In the past Japanese banks have been rightly accused of being followers rather than leaders in opening up financial markets, coming too late to the party, missing low-hanging fruit, paying too much and having great difficulty integrating their acquisitions on a profitable basis. No more. The Japanese megabanks continue to be interested in taking strategic equity stakes in prominent financial institutions across Asia, but they are generally much more focused on long-term returns and the effective use of capital than they were in the 1980s during the so-called Bubble Era when an "open checkbook" policy prevailed over prudent banking.
Recent media reports in Japan suggest that Bank of Tokyo-Mitsubishi UFJ, a subsidiary of MUFG, may be interested in acquiring a stake of up to 40% in Indonesia's eighth-largest bank by assets, Bank Danamon. While the banking group has yet to officially confirm the story, it is no secret that Japanese banks have both the war chest and the desire to acquire more strategic financial assets in Southeast Asia, in part a reflection of slowing economic growth in China, a previous priority target market for Japanese banks and manufacturers alike.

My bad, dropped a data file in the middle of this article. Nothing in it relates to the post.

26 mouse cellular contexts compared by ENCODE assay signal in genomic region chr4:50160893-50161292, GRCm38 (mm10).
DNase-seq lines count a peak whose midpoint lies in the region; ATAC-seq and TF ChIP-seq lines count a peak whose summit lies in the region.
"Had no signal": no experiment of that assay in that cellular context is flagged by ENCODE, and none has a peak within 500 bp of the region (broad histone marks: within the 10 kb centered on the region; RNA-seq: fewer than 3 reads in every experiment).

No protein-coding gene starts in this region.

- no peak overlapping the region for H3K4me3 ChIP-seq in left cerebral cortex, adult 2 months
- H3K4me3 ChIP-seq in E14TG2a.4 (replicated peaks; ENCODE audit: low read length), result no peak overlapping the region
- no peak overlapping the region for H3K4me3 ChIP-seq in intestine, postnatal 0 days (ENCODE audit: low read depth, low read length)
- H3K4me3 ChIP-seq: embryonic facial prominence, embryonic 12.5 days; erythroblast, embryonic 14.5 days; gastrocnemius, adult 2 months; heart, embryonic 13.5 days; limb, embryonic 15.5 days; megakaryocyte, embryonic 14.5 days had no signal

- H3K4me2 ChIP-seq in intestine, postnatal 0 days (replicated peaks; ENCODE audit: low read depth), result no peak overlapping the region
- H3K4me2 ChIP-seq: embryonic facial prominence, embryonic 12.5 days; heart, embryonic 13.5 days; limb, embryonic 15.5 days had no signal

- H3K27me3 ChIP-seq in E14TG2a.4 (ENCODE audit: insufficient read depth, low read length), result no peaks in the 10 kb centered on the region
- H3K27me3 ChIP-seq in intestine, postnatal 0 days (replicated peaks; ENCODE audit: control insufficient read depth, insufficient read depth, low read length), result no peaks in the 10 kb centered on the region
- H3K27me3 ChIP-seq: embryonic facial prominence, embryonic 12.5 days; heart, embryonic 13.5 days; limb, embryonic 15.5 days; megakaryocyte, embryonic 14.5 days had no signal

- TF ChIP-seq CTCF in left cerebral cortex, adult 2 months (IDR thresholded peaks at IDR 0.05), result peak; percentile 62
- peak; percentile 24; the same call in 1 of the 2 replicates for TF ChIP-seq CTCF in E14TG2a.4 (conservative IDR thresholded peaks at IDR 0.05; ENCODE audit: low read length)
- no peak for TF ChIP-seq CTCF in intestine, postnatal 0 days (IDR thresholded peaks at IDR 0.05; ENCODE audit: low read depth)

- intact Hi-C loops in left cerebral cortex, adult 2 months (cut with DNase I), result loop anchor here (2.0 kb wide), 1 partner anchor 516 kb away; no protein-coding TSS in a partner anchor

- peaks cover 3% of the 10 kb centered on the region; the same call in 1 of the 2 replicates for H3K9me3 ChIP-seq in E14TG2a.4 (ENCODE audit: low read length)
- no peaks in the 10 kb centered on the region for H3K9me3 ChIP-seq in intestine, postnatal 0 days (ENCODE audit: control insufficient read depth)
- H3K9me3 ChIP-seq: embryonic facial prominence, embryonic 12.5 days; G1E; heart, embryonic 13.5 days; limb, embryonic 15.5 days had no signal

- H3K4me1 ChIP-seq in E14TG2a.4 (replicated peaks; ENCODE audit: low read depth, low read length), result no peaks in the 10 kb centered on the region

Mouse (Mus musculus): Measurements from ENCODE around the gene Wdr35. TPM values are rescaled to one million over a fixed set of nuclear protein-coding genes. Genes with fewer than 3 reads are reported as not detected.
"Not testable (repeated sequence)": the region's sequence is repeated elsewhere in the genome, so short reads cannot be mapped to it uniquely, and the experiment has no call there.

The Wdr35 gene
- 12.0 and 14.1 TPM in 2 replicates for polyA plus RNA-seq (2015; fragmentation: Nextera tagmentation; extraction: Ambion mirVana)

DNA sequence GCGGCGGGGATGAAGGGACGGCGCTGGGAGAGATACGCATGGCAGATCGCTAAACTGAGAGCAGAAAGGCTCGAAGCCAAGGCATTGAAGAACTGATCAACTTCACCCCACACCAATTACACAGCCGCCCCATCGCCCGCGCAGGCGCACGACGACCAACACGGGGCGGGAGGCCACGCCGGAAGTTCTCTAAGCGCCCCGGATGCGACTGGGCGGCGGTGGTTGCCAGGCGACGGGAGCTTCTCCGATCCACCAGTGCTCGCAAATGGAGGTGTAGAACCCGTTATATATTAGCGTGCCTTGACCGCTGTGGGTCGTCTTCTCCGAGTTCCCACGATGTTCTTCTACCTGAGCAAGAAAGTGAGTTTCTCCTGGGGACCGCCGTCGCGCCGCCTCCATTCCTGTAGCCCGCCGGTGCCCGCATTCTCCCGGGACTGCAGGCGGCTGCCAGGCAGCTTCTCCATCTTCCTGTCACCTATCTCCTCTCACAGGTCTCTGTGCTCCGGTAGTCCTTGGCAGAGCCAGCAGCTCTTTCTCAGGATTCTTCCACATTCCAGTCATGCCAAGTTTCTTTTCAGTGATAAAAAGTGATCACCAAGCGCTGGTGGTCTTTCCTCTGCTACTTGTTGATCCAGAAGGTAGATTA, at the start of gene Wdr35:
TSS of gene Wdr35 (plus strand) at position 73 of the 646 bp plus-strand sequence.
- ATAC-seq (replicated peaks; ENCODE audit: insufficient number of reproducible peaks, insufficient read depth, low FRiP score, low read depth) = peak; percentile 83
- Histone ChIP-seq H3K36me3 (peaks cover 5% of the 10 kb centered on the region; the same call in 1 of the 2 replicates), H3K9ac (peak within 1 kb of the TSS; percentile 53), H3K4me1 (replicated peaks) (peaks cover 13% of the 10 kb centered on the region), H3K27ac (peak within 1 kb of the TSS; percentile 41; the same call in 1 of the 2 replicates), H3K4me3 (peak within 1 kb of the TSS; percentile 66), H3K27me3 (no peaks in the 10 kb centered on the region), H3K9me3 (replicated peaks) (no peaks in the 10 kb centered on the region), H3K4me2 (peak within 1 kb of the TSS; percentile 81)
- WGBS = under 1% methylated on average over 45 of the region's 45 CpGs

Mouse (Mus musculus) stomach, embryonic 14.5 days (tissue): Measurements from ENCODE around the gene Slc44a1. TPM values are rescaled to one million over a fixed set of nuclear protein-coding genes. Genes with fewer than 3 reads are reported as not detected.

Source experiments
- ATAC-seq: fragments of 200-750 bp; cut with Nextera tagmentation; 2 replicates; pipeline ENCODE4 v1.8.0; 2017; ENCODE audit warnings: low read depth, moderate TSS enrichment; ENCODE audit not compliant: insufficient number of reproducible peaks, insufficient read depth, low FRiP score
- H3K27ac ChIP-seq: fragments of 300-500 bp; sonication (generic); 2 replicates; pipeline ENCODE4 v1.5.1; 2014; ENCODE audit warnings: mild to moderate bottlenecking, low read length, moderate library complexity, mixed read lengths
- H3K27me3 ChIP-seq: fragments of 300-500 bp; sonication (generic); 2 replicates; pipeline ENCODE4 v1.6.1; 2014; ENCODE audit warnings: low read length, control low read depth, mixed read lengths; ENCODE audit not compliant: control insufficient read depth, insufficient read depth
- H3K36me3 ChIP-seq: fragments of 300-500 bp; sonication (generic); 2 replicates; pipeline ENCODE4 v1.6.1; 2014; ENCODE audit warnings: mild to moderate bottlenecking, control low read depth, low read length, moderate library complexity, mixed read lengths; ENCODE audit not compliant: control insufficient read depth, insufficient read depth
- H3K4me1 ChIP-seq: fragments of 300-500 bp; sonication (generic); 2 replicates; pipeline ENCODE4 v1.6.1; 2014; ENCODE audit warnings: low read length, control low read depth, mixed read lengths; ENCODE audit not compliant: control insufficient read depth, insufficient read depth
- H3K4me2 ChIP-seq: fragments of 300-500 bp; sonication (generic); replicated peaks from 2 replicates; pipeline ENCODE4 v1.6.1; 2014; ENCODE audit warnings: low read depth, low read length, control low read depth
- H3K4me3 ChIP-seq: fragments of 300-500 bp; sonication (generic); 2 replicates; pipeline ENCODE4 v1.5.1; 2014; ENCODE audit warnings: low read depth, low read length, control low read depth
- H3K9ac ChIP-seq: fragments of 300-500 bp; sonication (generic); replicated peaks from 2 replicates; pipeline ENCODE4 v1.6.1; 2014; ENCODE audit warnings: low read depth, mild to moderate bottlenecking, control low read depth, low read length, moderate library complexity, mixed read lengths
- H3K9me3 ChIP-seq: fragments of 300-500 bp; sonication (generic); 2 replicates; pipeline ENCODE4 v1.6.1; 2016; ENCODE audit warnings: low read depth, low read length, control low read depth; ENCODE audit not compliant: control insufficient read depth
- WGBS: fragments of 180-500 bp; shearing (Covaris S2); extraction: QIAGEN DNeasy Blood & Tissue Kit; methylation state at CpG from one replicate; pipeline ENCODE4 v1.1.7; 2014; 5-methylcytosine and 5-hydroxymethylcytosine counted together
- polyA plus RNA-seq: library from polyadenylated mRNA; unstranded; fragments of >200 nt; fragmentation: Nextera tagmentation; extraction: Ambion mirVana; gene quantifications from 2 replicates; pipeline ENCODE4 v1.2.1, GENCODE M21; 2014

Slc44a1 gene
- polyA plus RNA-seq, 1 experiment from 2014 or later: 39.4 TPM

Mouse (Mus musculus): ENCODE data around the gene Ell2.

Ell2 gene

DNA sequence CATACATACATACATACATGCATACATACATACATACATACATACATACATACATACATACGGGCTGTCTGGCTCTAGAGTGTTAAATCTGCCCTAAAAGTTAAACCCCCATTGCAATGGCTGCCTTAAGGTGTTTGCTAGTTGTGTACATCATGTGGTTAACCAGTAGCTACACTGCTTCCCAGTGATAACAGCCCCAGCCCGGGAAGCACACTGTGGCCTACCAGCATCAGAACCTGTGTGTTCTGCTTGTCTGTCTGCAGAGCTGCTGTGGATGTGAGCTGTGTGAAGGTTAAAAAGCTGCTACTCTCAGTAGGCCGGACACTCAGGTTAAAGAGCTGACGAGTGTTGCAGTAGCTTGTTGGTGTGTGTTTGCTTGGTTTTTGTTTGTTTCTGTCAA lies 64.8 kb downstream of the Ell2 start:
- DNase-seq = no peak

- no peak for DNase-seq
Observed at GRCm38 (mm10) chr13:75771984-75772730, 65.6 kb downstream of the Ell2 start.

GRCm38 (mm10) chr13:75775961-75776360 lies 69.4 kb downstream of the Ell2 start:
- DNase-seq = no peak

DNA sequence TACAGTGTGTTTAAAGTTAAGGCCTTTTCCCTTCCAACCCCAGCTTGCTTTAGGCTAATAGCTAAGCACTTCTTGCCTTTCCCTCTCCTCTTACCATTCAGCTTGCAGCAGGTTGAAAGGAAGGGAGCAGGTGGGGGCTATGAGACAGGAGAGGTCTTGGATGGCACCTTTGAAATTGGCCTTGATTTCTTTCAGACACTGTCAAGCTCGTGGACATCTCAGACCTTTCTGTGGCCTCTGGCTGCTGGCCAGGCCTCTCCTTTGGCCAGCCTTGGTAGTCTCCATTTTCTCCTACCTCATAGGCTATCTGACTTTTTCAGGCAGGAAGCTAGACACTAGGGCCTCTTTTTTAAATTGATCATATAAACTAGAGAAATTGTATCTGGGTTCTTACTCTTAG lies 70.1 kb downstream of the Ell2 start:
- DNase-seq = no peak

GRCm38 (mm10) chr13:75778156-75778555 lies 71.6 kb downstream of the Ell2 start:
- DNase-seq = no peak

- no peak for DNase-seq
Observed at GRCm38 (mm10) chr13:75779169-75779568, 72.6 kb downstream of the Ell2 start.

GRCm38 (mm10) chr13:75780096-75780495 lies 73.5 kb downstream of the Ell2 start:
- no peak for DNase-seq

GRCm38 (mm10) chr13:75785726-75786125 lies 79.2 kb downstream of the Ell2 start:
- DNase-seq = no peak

In 2013, MUFG spent some 170.6 billion baht ($5.15 billion) to acquire a 72% stake in Thailand's fifth-largest bank, Bank of Ayudhya, and last year acquired a 20% stake in Security Bank of the Philippines. Both are highly profitable operations. Japanese banks have a long history of active involvement in Indonesian financial markets; just last year Sumitomo Mitsui Banking Corp., part of SMFG, raised its stake in Bank Tabungan Pensiunan Nasional Tbk to 40% and announced a jointly developed mobile phone-based payment app known as Jenius as part of its long-term strategy to develop payment systems in Indonesia and elsewhere in the region.
MUFG, arguably the most globally diverse of the Japanese megabank groups, already derives around 40% of its net operating profit from its overseas businesses. Management has set a target to achieve a 50% ratio within the next three years. Acquiring a prized asset such as Bank Danamon would go a long way toward achieving that goal.
While speculation continues to swirl as to whether Bank Danamon is indeed up for sale to Japanese interests, one thing remains certain: While interest rates remain low, profitable opportunities in Japan remain limited, and access to offshore funding remains ample, Japan's major banks will continue to actively seek out and acquire high-yielding financial assets -- both in Asia and elsewhere overseas -- as long as those acquisitions remain an integral part of their long-term strategy to become dominant players in the global financial markets.
J. Brian Waterhouse is a senior bank analyst with Windamee Research, an independent Australia-based specialist provider of analysis of Japanese banks.